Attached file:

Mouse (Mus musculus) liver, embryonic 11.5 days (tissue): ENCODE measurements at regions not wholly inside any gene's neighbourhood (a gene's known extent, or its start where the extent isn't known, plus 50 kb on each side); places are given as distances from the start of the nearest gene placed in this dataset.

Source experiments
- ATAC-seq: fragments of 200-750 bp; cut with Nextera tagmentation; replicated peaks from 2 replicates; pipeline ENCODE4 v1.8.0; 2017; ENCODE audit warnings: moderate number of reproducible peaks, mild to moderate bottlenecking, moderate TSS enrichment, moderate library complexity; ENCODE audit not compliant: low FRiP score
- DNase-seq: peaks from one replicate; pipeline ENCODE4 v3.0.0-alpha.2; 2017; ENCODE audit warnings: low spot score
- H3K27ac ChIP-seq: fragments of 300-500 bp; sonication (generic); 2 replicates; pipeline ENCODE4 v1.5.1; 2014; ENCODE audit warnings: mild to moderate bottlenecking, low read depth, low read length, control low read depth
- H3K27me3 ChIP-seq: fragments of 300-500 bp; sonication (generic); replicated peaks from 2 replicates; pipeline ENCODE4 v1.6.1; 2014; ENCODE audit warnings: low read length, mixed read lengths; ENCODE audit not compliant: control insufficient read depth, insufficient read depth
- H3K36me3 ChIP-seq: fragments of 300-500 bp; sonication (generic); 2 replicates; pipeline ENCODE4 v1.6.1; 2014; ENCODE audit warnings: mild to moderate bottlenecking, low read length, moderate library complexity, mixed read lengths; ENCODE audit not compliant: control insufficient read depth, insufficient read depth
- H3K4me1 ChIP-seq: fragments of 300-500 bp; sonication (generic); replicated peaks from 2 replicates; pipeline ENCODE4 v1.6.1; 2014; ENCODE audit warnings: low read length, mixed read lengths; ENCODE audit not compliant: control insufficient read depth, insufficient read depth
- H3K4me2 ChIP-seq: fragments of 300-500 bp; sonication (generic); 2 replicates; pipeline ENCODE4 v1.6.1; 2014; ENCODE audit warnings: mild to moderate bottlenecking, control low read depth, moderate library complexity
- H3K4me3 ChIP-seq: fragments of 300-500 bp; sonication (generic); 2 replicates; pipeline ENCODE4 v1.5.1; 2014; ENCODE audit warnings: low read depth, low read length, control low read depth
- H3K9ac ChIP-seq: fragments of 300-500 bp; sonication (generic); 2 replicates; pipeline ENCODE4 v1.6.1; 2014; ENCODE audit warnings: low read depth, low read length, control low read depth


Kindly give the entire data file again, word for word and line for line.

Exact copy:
Mouse (Mus musculus) liver, embryonic 11.5 days (tissue): ENCODE measurements at regions not wholly inside any gene's neighbourhood (a gene's known extent, or its start where the extent isn't known, plus 50 kb on each side); places are given as distances from the start of the nearest gene placed in this dataset.

Source experiments
- ATAC-seq: fragments of 200-750 bp; cut with Nextera tagmentation; replicated peaks from 2 replicates; pipeline ENCODE4 v1.8.0; 2017; ENCODE audit warnings: moderate number of reproducible peaks, mild to moderate bottlenecking, moderate TSS enrichment, moderate library complexity; ENCODE audit not compliant: low FRiP score
- DNase-seq: peaks from one replicate; pipeline ENCODE4 v3.0.0-alpha.2; 2017; ENCODE audit warnings: low spot score
- H3K27ac ChIP-seq: fragments of 300-500 bp; sonication (generic); 2 replicates; pipeline ENCODE4 v1.5.1; 2014; ENCODE audit warnings: mild to moderate bottlenecking, low read depth, low read length, control low read depth
- H3K27me3 ChIP-seq: fragments of 300-500 bp; sonication (generic); replicated peaks from 2 replicates; pipeline ENCODE4 v1.6.1; 2014; ENCODE audit warnings: low read length, mixed read lengths; ENCODE audit not compliant: control insufficient read depth, insufficient read depth
- H3K36me3 ChIP-seq: fragments of 300-500 bp; sonication (generic); 2 replicates; pipeline ENCODE4 v1.6.1; 2014; ENCODE audit warnings: mild to moderate bottlenecking, low read length, moderate library complexity, mixed read lengths; ENCODE audit not compliant: control insufficient read depth, insufficient read depth
- H3K4me1 ChIP-seq: fragments of 300-500 bp; sonication (generic); replicated peaks from 2 replicates; pipeline ENCODE4 v1.6.1; 2014; ENCODE audit warnings: low read length, mixed read lengths; ENCODE audit not compliant: control insufficient read depth, insufficient read depth
- H3K4me2 ChIP-seq: fragments of 300-500 bp; sonication (generic); 2 replicates; pipeline ENCODE4 v1.6.1; 2014; ENCODE audit warnings: mild to moderate bottlenecking, control low read depth, moderate library complexity
- H3K4me3 ChIP-seq: fragments of 300-500 bp; sonication (generic); 2 replicates; pipeline ENCODE4 v1.5.1; 2014; ENCODE audit warnings: low read depth, low read length, control low read depth
- H3K9ac ChIP-seq: fragments of 300-500 bp; sonication (generic); 2 replicates; pipeline ENCODE4 v1.6.1; 2014; ENCODE audit warnings: low read depth, low read length, control low read depth